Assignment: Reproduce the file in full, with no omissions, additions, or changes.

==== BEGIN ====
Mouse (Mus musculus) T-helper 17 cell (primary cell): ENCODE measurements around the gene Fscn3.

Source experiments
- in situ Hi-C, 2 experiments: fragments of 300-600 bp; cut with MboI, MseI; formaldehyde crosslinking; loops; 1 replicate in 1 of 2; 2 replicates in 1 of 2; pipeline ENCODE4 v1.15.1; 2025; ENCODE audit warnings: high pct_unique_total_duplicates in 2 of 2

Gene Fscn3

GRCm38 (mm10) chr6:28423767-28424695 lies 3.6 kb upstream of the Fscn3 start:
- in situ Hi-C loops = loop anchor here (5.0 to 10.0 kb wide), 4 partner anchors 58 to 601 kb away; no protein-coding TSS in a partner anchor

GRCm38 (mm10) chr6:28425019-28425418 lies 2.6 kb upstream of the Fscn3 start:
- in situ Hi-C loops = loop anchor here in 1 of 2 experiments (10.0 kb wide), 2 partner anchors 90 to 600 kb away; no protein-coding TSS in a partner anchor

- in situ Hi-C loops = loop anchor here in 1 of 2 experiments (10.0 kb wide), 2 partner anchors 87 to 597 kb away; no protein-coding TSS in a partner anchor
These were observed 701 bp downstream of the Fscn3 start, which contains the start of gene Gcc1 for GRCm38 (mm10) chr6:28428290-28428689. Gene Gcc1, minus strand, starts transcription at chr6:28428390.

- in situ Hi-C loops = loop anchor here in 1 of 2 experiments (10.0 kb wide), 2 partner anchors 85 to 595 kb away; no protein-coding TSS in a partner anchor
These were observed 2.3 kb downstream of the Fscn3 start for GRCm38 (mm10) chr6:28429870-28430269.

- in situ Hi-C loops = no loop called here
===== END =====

Mouse (Mus musculus) T-helper 17 cell (primary cell): ENCODE measurements around the gene Fscn3.

Source experiments
- in situ Hi-C, 2 experiments: fragments of 300-600 bp; cut with MboI, MseI; formaldehyde crosslinking; loops; 1 replicate in 1 of 2; 2 replicates in 1 of 2; pipeline ENCODE4 v1.15.1; 2025; ENCODE audit warnings: high pct_unique_total_duplicates in 2 of 2

Gene Fscn3

GRCm38 (mm10) chr6:28423767-28424695 lies 3.6 kb upstream of the Fscn3 start:
- in situ Hi-C loops = loop anchor here (5.0 to 10.0 kb wide), 4 partner anchors 58 to 601 kb away; no protein-coding TSS in a partner anchor

GRCm38 (mm10) chr6:28425019-28425418 lies 2.6 kb upstream of the Fscn3 start:
- in situ Hi-C loops = loop anchor here in 1 of 2 experiments (10.0 kb wide), 2 partner anchors 90 to 600 kb away; no protein-coding TSS in a partner anchor

- in situ Hi-C loops = loop anchor here in 1 of 2 experiments (10.0 kb wide), 2 partner anchors 87 to 597 kb away; no protein-coding TSS in a partner anchor
These were observed 701 bp downstream of the Fscn3 start, which contains the start of gene Gcc1 for GRCm38 (mm10) chr6:28428290-28428689. Gene Gcc1, minus strand, starts transcription at chr6:28428390.

- in situ Hi-C loops = loop anchor here in 1 of 2 experiments (10.0 kb wide), 2 partner anchors 85 to 595 kb away; no protein-coding TSS in a partner anchor
These were observed 2.3 kb downstream of the Fscn3 start for GRCm38 (mm10) chr6:28429870-28430269.

- in situ Hi-C loops = no loop called here